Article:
Now I can partially understand why cyclists are so defensive, because they always ride on the thin line between life and death (although they have free choice not to do it!), so perhaps it is not surprising that they are so awkward to speak with, shouts on pedestrians and rivers for no reason... and in the end talking about caring for cyclists - they always cut across red lights... just somehow doesn't seems like they care that much about their own lives.. and indeed about the rules.

14 minutes ago, dutchie01 said:

Exactly that is one of the drivers behind the EV success.  Already diesel cars ar banned from inner cities in for instance Germany. Next step will be a ban of all fossil cars and only electric vehicles will be allowed to enter. They do this by giving BEVś a special licence plate so easily controllable. This year BEV sales in germany are expected to be around 25% of all new car sales.

This is kind of catch 22... cars actually drive less miles in the cities, but pollute more. The cause of this pollution is congestion and cause of congestion is inadequate infrastructure. If the traffic in the city would be free flowing, this would reduce pollution multiple times.

It is funny when goverment now pushes for BEVs... they just few years ago were still pushing for diesels, now they are banning them. What makes you think it is not going to happen again?

 

Link to post
Share on other sites

not sure about germany but here in The Netherlands you dont pay VAT, no road tax and can get 4000 euro support. For company car drivers taxing is some 14% lower than a fossil car.

So, yes heavy fiscal stimulation is definately part of the deal and for most people the decisive factor 

Link to post
Share on other sites
2 minutes ago, Linas.P said:

 

It is funny when goverment now pushes for BEVs... they just few years ago were still pushing for diesels, now they are banning them. What makes you think it is not going to happen again?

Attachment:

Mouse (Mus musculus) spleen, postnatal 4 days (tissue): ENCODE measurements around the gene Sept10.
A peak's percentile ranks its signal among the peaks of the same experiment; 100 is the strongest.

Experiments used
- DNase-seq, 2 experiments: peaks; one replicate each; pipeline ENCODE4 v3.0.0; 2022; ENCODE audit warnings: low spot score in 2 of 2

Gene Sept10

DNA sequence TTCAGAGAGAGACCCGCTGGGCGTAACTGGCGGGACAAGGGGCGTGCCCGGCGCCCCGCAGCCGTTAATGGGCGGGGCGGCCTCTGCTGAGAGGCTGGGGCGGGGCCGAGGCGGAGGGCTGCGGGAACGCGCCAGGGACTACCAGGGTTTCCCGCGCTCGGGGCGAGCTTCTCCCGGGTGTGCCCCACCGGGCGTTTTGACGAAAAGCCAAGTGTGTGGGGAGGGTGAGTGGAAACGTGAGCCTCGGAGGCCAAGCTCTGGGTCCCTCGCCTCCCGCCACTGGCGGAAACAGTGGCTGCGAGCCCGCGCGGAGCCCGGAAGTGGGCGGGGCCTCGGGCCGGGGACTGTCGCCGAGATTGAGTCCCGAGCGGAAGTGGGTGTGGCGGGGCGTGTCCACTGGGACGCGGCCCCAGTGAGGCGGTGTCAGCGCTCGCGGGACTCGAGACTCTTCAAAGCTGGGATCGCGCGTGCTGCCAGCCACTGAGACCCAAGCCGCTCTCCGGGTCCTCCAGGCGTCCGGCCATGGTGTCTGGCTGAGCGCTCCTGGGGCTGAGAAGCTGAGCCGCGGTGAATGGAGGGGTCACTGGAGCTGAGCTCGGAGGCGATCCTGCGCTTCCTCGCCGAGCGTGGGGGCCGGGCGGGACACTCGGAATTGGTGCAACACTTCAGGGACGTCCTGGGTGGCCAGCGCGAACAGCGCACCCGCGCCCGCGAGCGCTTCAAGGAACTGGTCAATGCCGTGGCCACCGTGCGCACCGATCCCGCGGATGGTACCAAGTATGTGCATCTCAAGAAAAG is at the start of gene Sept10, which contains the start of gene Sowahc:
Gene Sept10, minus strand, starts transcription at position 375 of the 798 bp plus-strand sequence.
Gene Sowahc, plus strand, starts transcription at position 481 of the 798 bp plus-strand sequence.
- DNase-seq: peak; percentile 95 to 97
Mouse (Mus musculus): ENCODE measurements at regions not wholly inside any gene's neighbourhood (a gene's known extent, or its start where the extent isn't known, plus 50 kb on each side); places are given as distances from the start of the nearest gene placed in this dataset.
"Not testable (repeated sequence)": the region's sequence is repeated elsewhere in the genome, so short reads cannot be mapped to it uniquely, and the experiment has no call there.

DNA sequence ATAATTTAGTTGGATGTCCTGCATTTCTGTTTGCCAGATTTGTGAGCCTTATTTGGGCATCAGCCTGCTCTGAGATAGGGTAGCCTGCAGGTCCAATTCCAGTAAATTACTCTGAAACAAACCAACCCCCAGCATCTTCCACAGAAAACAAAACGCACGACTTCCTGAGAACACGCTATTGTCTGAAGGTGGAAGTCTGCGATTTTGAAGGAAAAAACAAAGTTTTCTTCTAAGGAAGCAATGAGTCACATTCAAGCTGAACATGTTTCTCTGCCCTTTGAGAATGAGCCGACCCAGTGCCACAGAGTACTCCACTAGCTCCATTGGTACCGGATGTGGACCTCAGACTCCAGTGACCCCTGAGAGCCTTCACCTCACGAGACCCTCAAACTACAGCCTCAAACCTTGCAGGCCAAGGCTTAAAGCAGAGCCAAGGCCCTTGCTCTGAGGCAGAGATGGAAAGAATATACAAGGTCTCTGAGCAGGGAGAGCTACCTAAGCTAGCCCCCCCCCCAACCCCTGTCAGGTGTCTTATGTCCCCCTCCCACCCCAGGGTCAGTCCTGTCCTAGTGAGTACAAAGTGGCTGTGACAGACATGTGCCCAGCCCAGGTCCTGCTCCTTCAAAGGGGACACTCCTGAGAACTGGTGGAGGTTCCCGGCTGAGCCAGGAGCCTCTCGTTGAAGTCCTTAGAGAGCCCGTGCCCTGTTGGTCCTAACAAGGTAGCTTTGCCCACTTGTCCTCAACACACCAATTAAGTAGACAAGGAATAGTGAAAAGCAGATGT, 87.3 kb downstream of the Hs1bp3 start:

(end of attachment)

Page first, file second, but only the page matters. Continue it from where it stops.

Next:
Maybe i missed something here but i cannot recall Governments pushing diesels? Maybe 20 or 30 years ago?

Also i am not thinking it is not going to happen again

 

Link to post
Share on other sites
3 minutes ago, dutchie01 said:

Maybe i missed something here but i cannot recall Governments pushing diesels? Maybe 20 or 30 years ago?

Also i am not thinking it is not going to happen again

Maybe not in Netherlands... In UK as recent as ~ 2014 there were still huge tax cuts and discounts on diesel cars, so especially for fleet and company buyers there were huge incentive to buy them. Only really after "dieselgate" circa 2016-2017 that goverment started publicly discussing the plans on "discouraging diesel use" and phasing in taxes, mostly in the city centres. 

Secondly, because all the way until 2018 UK road tax was based on CO2, this means even until 2018 it was still significantly cheaper to run diesel cars. And if you have one from before 2018, you would still be paying far less tax compared to petrol car. Take for example Lexus IS250 vs IS220d - manual petrol owners pays £565 a year, diesel £250. For some reason Automatic petrol is cheaper, but still costs £325 per year to tax.

Even with this new tax diesel cars costs just about the same to tax as petrol e.g. BMW 320d costs £145 vs. 320i £155... so although goverment does not push diesel as they did in the past, they do nothing to discourage the use. Besides BIK will still be far lower on diesel car, so for company car buyer it may still be cheaper to get diesel car. 

Link to post
Share on other sites
1 hour ago, -Error- said:

What is the government subsidy for new EV purchases?

From what I saw previously a lot of European countries are boosting EV sales through very attractive deals. Norway being a good example, it's enough to take a stroll through Oslo to realise where the market is.

Norwegians are generally wealthy. I know. I lived ther a couple of years.

Link to post
Share on other sites

Join the conversation

You can post now and register later. If you have an account, sign in now to post with your account.

Guest
Reply to this topic...

×   Pasted as rich text.   Paste as plain text instead

  Only 75 emoji are allowed.

×   Your link has been automatically embedded.   Display as a link instead

×   Your previous content has been restored.   Clear editor

×   You cannot paste images directly. Upload or insert images from URL.

×
×
  • Create New...




Forums


News


Membership